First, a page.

GEMS intern Khalil Sample views into a microscope to see if any bacteria grew from a surface that was swabbed the day before. Photo by Steven Galvan
By Steven Galvan, Public Affairs Officer
U.S. Army Institute of Surgical Research
2 JULY 2014
Developing our country’s future mathematicians and scientists begins in school classrooms. But, the Army is doing its part in exposing young students to real-world military research with hands-on activities designed to show them the joy of scientific discovery.
For the third year, the U.S. Army Institute of Surgical Research (ISR) is hosting three Gains in the Education of Mathematics and Science (GEMS) camps during June and July for San Antonio middle school students at Joint Base San Antonio-Fort Sam Houston, Texas. The four-day sessions are laboratory-based camps that provide students the opportunity to participate in scientific experiments and learn basic laboratory skills.
ISR GEMS program coordinators, Stephanie Truss and Kathy Ryan, Ph.D., planned the laboratory activities that they thought would be engaging and exciting for the students, also known as interns.
“We have the luxury of designing the activities to actual research being conducted here,” said Truss. “Most of the students do not have this type of hands-on activities, or if they do, the activities are not as extensive in their schools, so it’s good for them.”
Activities at the ISR expose interns to subjects such as electricity; cardiology; blood typing; types of bacteria; DNA; surgical knots and suturing techniques; dentistry; and hair, fiber, and fingerprint analysis. The interns make it through the camp with the help of two resource teachers who are full-time licensed teachers and four college students, or near-peers, to mentor the young interns.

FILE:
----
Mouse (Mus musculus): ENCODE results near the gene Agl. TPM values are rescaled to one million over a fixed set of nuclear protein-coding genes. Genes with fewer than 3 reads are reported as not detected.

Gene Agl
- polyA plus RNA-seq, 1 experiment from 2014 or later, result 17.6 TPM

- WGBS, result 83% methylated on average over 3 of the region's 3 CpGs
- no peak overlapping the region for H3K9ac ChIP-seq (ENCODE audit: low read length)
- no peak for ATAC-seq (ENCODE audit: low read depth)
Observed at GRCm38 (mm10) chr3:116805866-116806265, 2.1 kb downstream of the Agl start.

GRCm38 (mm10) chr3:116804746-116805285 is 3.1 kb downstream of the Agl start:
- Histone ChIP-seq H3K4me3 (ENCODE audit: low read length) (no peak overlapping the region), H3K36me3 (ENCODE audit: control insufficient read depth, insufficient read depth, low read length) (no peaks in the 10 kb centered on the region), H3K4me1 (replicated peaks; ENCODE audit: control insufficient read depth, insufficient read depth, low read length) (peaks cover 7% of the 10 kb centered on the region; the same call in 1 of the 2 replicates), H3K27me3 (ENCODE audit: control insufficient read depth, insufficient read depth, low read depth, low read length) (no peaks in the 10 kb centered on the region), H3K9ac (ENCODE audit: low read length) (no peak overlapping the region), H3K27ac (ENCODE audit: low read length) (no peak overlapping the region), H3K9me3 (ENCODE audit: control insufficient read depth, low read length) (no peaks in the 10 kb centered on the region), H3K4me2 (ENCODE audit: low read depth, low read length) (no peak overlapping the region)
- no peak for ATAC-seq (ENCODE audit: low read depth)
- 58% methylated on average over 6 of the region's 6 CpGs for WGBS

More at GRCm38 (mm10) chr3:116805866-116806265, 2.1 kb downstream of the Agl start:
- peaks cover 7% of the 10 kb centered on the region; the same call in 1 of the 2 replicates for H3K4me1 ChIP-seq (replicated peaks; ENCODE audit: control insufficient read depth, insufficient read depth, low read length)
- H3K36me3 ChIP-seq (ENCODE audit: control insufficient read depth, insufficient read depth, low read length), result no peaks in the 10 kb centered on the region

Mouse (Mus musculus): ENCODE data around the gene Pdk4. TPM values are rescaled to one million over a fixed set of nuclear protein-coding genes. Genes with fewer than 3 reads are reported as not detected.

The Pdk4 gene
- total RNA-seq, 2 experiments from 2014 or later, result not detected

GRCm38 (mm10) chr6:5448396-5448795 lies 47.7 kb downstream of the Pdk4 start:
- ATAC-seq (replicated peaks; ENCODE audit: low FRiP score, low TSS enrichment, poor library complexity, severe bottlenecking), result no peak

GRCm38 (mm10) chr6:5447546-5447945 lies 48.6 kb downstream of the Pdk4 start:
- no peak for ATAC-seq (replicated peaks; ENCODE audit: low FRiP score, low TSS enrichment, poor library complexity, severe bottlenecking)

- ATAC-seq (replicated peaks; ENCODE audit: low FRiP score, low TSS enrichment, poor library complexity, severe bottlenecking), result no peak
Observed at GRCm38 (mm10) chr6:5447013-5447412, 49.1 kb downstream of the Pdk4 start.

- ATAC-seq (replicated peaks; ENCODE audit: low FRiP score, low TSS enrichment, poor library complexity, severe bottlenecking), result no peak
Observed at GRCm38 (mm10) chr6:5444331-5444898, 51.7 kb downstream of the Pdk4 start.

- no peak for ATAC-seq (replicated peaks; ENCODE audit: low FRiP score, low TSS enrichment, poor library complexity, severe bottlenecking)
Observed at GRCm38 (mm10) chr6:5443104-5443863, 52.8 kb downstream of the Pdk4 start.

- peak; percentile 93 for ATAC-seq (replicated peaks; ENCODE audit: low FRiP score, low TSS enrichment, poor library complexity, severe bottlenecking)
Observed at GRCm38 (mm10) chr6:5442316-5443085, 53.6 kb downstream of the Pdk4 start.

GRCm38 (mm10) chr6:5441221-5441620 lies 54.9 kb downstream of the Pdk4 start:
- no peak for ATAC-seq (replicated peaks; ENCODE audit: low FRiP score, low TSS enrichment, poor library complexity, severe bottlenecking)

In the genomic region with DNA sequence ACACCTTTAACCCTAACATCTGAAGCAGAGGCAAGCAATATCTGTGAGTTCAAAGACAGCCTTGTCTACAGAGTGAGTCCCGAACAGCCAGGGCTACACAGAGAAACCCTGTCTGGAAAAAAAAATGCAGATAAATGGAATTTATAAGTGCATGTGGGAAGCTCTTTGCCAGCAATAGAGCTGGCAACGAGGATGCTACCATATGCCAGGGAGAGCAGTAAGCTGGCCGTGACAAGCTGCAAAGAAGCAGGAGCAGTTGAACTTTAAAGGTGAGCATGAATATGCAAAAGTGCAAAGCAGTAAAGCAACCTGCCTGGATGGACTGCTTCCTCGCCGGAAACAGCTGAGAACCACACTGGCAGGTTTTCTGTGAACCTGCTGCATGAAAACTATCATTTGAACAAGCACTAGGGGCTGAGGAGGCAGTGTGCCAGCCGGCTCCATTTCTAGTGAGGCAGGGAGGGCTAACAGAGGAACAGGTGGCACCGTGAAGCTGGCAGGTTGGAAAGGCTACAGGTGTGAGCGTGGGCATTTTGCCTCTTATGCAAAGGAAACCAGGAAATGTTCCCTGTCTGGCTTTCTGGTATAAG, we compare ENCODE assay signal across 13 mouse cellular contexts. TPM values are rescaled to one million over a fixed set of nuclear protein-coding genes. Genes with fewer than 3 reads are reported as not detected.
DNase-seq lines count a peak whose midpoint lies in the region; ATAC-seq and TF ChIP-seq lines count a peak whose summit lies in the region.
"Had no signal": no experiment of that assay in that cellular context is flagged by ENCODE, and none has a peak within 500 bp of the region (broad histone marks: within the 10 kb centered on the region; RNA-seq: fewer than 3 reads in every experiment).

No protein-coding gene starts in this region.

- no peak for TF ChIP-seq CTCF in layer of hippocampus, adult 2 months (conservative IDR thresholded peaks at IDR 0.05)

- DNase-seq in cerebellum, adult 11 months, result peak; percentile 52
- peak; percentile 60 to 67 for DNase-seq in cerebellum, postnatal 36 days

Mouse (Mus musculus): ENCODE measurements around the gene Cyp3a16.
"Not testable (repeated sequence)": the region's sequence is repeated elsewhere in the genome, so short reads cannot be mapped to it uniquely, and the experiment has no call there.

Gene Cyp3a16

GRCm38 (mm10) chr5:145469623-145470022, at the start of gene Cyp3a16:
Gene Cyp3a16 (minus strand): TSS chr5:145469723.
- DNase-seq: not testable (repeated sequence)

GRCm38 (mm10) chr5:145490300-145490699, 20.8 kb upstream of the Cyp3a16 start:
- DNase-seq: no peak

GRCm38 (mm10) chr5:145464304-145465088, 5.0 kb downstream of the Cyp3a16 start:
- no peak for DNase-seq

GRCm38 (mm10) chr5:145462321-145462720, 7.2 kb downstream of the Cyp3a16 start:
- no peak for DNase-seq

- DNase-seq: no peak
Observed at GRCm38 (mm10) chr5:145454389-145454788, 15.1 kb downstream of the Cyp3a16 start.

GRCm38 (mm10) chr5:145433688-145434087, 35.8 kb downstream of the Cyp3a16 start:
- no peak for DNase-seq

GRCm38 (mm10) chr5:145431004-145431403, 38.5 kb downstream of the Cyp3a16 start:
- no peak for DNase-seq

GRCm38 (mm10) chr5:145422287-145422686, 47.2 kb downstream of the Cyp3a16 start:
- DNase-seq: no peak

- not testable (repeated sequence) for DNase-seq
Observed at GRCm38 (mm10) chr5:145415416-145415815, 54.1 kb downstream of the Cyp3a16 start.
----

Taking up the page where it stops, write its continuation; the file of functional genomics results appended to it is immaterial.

“We present what they know and have learned in school and show them how they can use it in the future as researchers in military labs like this one,” said Leigh Anne McIver, ISR GEMS resource teacher. Ashlyn Rathburn, a Texas State University elementary education major, is a near-peer who said that it is important for students at this age to be exposed to these types of activities.
“It is a great experience for all of us,” she said. “We learn from each other.”
GEMS interns Khalil Sample and Natalie McVay both said that the camp was fun and would recommend it to their friends.
“We don’t get to do this in our school,” said Sample.
Each camp is designed for 24 interns divided into two laboratory classrooms. The small groups allow for a lot of one-on-one interaction between the staff and students. Resource teacher Maria Anzaldua enjoys the small classroom atmosphere because it gives her the opportunity to keep the students engaged in their activities.
“If we don’t, then it’s easy for them to lose interest,” she said.
In addition to the hands-on activities, the interns hear from ISR researchers about potential career paths in science, as well as their current research projects. McIver added that this one-of-a-kind experience will be invaluable for the interns’ future.
“They get to see what research is being conducted here and may someday say that they knew about it before it became known to the public,” said McIver. GEMS is one of several programs developed by the Army Educational Outreach Program to offer summer educational activities for middle and high school students who have an interest in becoming scientists and might have an interest in working for the Army or Department of Defense. The GEMS summer camps are offered at various Army laboratory facilities throughout the U.S.